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Claremont Graduate University    
 
    
 
  Oct 17, 2017
 
2017-2018 Bulletin

Economics, PhD


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The rigorous training and applied nature of the department’s core offerings and doctoral fields provide the analytical expertise and practical experience for both domestic and international positions.

Students fulfill a standard set of core requirements and qualify in one major doctoral field. Students must complete the coursework described below, pass the written and oral qualifying examinations, complete a satisfactory dissertation, and defend it in an oral examination.  A typical program for the doctoral student may be envisioned to focus study in the following way:

  • First year: core courses, research tools
  • Second year: core and field courses, research workshops
  • Third year: elective courses, research workshops, written qualifying exams, dissertation proposal and advancement to candidacy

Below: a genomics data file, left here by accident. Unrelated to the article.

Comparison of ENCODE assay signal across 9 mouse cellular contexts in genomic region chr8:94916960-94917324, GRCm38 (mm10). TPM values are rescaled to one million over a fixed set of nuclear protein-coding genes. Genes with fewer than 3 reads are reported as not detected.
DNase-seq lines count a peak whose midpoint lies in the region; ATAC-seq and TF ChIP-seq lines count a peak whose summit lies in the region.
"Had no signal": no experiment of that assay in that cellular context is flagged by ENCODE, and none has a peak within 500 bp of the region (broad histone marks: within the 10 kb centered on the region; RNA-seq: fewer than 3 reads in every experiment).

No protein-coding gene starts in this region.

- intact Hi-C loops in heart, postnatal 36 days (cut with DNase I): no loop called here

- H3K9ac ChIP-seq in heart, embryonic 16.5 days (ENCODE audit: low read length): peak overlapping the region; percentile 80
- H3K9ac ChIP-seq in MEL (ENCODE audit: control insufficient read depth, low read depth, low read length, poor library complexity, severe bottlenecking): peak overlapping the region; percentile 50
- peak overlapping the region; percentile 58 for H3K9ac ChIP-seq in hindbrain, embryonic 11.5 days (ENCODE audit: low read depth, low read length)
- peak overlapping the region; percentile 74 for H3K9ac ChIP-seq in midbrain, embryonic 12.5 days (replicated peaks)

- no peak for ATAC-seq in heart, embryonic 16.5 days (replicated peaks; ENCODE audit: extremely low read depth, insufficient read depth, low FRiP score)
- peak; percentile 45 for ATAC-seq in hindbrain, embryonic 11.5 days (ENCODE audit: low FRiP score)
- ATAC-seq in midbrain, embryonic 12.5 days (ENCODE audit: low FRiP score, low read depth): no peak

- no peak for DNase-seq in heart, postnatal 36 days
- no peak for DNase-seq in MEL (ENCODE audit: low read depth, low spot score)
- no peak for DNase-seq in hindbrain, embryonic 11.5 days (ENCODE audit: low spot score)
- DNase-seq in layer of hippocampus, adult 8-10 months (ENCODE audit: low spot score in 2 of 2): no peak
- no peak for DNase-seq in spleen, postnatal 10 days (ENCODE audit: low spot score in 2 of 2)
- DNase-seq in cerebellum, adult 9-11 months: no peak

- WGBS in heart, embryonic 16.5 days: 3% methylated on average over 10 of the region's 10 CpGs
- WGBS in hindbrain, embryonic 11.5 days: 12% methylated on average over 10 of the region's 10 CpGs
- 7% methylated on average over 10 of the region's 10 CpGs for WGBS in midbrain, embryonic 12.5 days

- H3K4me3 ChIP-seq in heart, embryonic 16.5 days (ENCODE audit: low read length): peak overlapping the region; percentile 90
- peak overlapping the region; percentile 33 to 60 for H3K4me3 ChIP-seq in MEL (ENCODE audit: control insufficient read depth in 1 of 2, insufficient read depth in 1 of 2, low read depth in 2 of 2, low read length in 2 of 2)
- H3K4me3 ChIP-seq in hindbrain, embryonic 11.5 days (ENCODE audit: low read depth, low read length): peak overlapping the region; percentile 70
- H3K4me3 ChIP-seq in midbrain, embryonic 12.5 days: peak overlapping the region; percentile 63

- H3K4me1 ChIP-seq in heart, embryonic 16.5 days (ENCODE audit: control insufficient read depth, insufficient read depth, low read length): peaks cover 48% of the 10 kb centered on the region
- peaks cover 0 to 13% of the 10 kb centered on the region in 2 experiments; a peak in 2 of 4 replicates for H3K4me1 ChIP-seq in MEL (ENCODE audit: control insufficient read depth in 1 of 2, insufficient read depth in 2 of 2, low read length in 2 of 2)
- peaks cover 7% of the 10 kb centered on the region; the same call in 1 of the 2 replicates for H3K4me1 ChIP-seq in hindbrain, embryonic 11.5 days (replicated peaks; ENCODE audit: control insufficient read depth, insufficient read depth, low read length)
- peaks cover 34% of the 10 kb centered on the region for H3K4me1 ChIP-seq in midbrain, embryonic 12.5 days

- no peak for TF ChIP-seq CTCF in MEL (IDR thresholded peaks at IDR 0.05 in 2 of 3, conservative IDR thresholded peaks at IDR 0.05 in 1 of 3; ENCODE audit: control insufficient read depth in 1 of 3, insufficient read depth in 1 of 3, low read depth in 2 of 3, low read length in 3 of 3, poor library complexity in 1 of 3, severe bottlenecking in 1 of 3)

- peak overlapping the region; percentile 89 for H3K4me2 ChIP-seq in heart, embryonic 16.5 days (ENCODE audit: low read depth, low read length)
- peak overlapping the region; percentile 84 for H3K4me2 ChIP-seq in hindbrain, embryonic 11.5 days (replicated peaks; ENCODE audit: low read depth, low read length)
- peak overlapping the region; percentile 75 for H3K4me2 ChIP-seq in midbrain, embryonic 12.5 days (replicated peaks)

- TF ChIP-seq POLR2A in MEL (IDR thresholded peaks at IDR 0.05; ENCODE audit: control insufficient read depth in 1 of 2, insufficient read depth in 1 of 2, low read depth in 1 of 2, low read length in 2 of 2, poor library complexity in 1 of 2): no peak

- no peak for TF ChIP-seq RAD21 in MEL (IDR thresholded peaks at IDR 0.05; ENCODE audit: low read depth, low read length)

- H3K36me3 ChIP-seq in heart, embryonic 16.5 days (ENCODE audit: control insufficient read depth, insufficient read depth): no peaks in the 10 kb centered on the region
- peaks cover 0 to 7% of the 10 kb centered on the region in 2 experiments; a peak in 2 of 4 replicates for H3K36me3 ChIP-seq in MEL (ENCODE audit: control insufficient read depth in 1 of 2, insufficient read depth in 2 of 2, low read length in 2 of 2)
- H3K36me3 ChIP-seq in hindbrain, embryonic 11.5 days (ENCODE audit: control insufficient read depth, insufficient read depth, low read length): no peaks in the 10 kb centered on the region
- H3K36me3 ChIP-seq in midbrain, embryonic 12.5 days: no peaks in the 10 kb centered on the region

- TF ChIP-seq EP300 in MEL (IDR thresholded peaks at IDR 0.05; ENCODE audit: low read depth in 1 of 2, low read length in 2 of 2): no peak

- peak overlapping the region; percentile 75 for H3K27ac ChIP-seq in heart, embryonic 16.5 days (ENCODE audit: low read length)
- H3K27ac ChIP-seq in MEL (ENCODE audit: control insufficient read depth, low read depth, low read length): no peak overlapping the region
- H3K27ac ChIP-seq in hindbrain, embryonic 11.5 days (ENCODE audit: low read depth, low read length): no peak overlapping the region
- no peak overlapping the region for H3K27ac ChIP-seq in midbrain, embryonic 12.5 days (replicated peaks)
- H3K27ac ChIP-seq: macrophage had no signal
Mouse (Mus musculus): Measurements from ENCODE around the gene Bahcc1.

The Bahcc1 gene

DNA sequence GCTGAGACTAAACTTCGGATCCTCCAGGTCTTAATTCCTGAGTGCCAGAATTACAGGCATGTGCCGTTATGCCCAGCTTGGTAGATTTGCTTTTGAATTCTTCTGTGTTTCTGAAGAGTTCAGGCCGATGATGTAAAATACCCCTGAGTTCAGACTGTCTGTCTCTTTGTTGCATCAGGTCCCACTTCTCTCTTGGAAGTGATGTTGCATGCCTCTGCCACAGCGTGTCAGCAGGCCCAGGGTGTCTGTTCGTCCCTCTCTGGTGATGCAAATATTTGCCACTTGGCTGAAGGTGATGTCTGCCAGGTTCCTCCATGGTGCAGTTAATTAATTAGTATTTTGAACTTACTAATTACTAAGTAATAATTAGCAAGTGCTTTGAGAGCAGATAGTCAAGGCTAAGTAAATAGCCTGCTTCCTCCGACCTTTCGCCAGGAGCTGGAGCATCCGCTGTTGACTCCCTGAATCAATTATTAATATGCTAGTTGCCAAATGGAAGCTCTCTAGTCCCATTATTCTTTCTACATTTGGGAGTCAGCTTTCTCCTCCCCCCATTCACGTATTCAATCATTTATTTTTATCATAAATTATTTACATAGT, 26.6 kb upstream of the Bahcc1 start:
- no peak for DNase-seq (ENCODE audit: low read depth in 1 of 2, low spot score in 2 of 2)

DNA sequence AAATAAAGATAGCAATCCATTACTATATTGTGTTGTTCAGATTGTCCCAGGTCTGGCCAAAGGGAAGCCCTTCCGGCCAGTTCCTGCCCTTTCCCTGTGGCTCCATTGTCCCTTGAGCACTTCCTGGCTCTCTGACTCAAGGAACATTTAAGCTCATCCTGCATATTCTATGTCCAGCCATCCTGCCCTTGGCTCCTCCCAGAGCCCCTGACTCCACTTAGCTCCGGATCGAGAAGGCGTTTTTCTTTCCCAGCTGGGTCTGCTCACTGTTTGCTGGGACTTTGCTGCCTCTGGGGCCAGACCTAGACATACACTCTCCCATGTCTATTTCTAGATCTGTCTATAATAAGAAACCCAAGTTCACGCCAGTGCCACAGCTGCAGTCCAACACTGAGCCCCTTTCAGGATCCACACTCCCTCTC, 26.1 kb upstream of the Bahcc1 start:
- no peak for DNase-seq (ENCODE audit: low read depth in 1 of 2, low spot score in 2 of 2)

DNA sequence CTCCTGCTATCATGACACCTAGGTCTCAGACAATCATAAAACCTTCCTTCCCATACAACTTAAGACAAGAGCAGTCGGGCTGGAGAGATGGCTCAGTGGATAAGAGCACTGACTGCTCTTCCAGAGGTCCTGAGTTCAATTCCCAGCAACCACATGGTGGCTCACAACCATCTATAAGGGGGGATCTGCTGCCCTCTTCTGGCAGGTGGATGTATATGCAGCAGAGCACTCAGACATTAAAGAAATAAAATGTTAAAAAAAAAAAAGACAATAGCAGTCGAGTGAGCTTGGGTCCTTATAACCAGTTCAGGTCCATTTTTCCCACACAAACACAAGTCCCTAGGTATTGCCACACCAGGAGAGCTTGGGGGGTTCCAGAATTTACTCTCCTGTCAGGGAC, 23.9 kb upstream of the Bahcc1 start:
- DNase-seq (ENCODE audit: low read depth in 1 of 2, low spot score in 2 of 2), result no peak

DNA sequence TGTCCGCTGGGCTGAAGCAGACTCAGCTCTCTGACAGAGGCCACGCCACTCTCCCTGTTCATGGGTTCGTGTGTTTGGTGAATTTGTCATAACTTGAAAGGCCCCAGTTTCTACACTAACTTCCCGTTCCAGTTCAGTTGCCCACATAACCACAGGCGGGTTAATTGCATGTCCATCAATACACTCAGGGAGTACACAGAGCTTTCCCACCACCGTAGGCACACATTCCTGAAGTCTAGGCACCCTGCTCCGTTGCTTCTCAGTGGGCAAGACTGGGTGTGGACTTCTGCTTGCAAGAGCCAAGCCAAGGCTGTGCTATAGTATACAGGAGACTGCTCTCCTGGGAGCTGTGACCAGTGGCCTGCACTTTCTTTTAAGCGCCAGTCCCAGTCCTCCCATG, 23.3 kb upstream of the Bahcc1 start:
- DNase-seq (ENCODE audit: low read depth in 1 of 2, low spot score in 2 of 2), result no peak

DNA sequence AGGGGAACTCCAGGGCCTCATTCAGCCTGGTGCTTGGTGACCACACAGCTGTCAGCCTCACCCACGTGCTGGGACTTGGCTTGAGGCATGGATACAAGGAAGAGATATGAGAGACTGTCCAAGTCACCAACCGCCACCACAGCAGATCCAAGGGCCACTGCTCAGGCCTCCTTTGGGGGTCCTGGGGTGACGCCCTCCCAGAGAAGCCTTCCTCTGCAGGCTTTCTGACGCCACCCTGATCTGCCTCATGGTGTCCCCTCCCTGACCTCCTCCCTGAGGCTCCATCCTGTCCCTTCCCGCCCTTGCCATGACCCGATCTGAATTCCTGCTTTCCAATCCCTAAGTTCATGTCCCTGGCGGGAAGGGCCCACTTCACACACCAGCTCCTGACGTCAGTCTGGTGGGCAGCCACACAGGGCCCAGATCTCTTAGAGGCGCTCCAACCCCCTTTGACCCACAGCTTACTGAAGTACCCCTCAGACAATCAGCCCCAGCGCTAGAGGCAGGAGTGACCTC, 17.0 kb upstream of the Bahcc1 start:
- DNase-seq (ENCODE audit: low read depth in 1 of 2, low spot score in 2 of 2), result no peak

• Fourth year: composition of the dissertation

Degree Requirements

Coursework.  A minimum of 72 units of graduate-level coursework is required, including completion of the core course requirements listed below.

Concentration.  Student must successfully complete five courses in one major field of study. For interfield students, some of the economics fields require only four courses. Standard fields include the following.

Research Tool.  Completion of the institutional research tool requirement. This requirement is met by successful completion of the Mathematics and Econometrics sequences.  Other guidelines and forms are available on the registrar’s Research Tools webpage.

Qualifying Exams.  Successful completion of qualifying examinations in microeconomics, macroeconomics and the major field of study.  Exams are comprehensive and written by those most closely involved with the area being examined. Each type of qualifying exam is scheduled twice each year. Failure to pass the required qualifying exams results in the student’s termination from the doctoral program.  Two attempts are permitted for each qualifying exam.  A third attempt may be petitioned to the examination committee, however, approval is generally subject to the student having passed other qualifying exams.

Other guidelines and forms are available on the registrar’s Qualifying Exams webpage.

Transdisciplinary Course.  All doctoral students are required to enroll in a transdisciplinary course before the second year of the student’s enrollment.

Dissertation.  Dissertation procedures are detailed in the Doctoral Degrees section of the Bulletin.

University Policies.  University policies detailed in the Academic Policies section of the Bulletin apply.